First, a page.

Transpedal vs. femoral access for peripheral arterial interventions—A single center experience

Sooraj M. Shah, Anna Bortnick, Olivier F. Bertrand, Olivier Costerousse, Wah W. Htun, Tak W. Kwan

Research output: Contribution to journalArticlepeer-review

9 Scopus citations


Objective: To compare the transpedal approach to established femoral approach for endovascular treatment of infrainguinal peripheral arterial disease. Background: Endovascular treatment of infrainguinal peripheral arterial disease is on the rise. Femoral approach is widely used but has significant complications. Recently the primary transpedal approach has been described for endovascular interventions. We hypothesized that transpedal approach could reduce access site related complications. We compared the two approaches in a retrospective cross-sectional study at a single center. Methods: We analyzed demographics, procedural parameters, and complications in patients who underwent a primary transpedal approach for infrainguinal intervention and compared to patients with a traditional femoral approach in our outpatient based endovascular lab. Results: The success rate for access was lower in transpedal group compared to femoral (94% vs. 100%, p =.0002). The contrast dose (44 ± 11 mL vs. 68 ± 13 mL, p <.0001), radiation dose (25 mGy [16–43] vs. 48 mGy [36–67], p <.0001) and fluoroscopy time (5.48 min [3.48–11.71] vs. 9.35 min [6.63–14.11], p <.0001) were significantly lower in transpedal group. Conclusion: The transpedal approach for infrainguinal revascularization appears to be a reasonable primary approach with high success and low complication rate with significant reduction in radiation and contrast dose. These findings should be further studied in a randomized controlled trial.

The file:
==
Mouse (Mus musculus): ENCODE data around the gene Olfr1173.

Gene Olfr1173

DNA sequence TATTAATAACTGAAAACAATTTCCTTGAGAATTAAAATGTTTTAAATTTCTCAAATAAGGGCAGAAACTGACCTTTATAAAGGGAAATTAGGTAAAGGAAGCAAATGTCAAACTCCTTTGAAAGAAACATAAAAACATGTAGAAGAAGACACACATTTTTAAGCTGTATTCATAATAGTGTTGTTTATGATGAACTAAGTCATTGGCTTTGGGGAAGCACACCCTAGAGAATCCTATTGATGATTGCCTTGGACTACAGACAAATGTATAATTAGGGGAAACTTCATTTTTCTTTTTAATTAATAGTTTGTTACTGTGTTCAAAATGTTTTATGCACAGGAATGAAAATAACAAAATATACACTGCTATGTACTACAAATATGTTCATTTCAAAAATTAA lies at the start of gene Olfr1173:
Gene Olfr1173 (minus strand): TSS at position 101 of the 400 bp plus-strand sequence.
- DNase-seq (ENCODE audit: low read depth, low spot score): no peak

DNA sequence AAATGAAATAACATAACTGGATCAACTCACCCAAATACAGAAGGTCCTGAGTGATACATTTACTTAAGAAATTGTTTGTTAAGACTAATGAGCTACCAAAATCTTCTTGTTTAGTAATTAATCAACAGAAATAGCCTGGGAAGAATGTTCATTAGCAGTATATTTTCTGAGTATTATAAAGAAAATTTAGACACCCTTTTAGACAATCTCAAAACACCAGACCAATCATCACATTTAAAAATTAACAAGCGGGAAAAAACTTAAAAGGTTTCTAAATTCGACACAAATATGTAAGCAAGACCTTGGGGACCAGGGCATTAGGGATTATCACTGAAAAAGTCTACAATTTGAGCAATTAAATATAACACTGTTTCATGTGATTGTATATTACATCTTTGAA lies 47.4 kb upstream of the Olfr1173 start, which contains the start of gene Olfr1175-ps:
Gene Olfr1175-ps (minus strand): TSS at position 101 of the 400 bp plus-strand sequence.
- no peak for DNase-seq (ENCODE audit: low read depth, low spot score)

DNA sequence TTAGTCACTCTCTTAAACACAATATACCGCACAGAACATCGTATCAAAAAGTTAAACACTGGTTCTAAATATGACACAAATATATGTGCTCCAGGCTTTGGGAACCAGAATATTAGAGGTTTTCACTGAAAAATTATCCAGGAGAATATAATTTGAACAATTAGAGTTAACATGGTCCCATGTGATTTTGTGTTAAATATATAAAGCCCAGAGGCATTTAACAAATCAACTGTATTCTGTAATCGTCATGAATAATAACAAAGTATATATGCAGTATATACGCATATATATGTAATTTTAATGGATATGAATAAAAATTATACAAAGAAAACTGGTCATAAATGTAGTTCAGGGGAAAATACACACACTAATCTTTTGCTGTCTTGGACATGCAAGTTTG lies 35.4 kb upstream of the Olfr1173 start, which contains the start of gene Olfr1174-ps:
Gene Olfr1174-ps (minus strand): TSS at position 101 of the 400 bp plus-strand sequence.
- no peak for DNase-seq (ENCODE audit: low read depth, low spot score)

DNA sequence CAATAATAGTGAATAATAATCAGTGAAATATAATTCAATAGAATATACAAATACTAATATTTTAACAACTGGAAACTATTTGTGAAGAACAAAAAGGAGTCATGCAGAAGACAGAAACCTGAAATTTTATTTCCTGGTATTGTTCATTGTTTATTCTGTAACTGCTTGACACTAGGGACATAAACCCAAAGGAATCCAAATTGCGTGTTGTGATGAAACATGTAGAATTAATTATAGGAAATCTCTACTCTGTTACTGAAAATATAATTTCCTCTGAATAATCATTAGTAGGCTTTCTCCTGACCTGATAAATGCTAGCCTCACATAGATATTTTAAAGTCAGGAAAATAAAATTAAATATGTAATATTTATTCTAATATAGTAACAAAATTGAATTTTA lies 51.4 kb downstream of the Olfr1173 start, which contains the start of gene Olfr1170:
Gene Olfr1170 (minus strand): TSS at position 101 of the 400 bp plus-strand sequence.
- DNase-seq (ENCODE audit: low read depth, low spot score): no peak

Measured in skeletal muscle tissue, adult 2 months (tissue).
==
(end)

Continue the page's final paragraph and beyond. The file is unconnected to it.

Original languageEnglish
Pages (from-to)1311-1314
Number of pages4
JournalCatheterization and Cardiovascular Interventions
Issue number7
StatePublished - 1 Jun 2019
Externally publishedYes


  • COMV—complications
  • ENDI—endovascular intervention
  • PAD—peripheral arterial disease
  • vascular access


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